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Intonating a b-string

Discussion in 'Hardware, Setup & Repair [BG]' started by carl-anton, Feb 21, 2003.


  1. Is there a special way to intonate a tapered b-string? When I play above the 12th fret on my new slowound B it sounds like theres chorus on. I don't normally play that high up the neck, but I thought that when the harmonics on 12th fret and 19th fret matched the fretted note, it was supposed to play in tune all over the neck. Is there another way to intonate a b-string?
     
  2. IMO, that rule does'nt work for B strings. I've found the best way to intonate it is to just intonate the area on the B string you play on, in my case that was up to the 10th or 12th fret. I never played the B higher than that because I never had need to. It seems to be more important to get the area from the 3rd fret to the 10th in tune. Sometimes harmonics are not a good way to tune a B either. Just my opinion, of course.
     
  3. I normally don't play any higher than 5th fret on the b-string. How do I intonate for that then?
     
  4. john turner

    john turner You don't want to do that. Trust me. Staff Member Administrator

    Mar 14, 2000
    atlanta ga
    a tapered b string will intonate much better.
     
  5. True, but when I only use the first 5 or 7 frets, should I intonate it differently than the other strings? Is there another method? And when rightly intonated, shouldn't the higher notes sound right too?
     
  6. hand it over to a pro to set it up. its worth it.

    it takes a lot of skill to setup a bass. its a much sought after skill to do it well.
     
  7. Ziggy

    Ziggy

    May 9, 2001
    Orange County, CA
    Carl,

    Intonation is indeed a tricky area. Doing the
    'standard' 12th fret intonation, and leaving it at that, is going to give up a bit as a compromise elsewhere along the neck... a few 'cents' here or there.

    As others have mentioned, put the intonation in the pocket around the area you're playing in. Then, the 'few cents', will be on the outer perimeters from that point... you can dial it in with other 'harmonic' / octave notes.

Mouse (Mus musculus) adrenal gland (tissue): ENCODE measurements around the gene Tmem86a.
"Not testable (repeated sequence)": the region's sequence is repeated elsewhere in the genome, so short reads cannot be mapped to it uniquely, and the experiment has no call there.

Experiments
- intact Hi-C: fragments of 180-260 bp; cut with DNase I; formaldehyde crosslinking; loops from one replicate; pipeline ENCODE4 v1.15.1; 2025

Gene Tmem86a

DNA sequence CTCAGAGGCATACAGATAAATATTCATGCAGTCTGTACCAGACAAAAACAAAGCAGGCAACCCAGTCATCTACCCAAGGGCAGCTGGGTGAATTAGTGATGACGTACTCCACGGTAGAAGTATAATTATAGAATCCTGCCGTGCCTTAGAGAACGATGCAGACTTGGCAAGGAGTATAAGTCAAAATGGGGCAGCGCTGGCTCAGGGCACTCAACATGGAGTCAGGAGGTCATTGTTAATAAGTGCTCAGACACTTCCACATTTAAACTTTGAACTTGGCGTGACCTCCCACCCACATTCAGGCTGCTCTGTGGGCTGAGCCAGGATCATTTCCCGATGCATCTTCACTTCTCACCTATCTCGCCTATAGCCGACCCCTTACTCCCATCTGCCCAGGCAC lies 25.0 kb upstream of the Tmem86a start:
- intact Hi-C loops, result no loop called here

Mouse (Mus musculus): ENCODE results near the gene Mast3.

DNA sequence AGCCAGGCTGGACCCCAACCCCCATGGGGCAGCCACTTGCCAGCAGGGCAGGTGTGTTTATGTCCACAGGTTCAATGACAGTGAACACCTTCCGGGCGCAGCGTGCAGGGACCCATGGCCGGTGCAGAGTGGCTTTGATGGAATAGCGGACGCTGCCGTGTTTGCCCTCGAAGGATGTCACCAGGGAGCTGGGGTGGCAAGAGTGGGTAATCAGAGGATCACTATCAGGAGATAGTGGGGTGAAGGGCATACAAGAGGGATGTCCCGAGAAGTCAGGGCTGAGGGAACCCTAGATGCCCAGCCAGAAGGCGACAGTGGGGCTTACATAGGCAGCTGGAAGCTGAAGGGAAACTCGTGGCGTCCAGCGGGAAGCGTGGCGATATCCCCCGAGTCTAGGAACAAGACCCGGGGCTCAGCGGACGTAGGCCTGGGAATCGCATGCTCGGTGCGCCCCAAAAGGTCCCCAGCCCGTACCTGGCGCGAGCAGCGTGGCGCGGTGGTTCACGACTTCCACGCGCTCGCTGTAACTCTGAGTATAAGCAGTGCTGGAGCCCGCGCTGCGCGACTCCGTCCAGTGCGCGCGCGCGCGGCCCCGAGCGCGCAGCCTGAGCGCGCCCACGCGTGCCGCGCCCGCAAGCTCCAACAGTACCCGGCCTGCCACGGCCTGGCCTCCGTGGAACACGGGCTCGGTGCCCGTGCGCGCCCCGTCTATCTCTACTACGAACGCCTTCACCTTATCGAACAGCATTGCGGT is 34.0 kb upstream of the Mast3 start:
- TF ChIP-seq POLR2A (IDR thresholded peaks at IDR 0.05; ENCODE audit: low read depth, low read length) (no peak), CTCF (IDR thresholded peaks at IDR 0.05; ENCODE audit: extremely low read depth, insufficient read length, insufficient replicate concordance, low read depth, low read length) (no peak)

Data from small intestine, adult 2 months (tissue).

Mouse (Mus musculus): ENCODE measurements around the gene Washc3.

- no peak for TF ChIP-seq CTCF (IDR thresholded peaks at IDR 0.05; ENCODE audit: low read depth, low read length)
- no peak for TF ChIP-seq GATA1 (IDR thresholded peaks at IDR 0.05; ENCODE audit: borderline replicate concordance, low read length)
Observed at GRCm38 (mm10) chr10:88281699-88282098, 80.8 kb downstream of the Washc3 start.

At worst, take it your fav guitar repair and let them deal with it..
    michael s.
     
  8. What's all this about tapered b strings?
    i have never heard of that?
    are there other benefits other than what you said before, the better intonation?
     
  9. rojo412

    rojo412 MARK IT ZERO! Supporting Member

    Feb 26, 2000
    Cleveland, OH.
    Why would anyone want to "half intonate" a string, even if they rarely use it? Take the extra hour if you have to move it in microns! Here's what I suggest (and do this on an accurate, but not overly-sensitive tuner, as it will drive you nuts):

    1) Set the height of the string according to the way you like it
    2) Move the saddle as far towards the neck as it will go
    3) Tune up to "B" and hit harmonic (should be "B" as well
    4) Fret the 12th fret. Chances are it will be sharp.
    5) Move the saddle back a bit
    6) Repeat until 12th fret and 12th harmonic are the same.

    This is a somewhat stupid way to do it, but it should insure accuracy. Yes, a pro will do it... and they require money and at least a week of waiting. F that! Save money for beer or more basses.

    And here's a little fact. Tapered strings tend to allow the saddles to be set further forward and be intonated. If you use non taper strings, they usually come to rest in a stepped formation.

    In response to "Why use them?": The smaller contact area with the saddle allows the string to move better and the break angle over the bridge is more extreme (when compared to non taper), giving it higher clarity and better sustain. Although I hate the Labellas, they work. Ken Smiths are my fave because they taper, but they are strong. Have a set on my warwick that I've been using for over 1 yr (although it's a backup bass).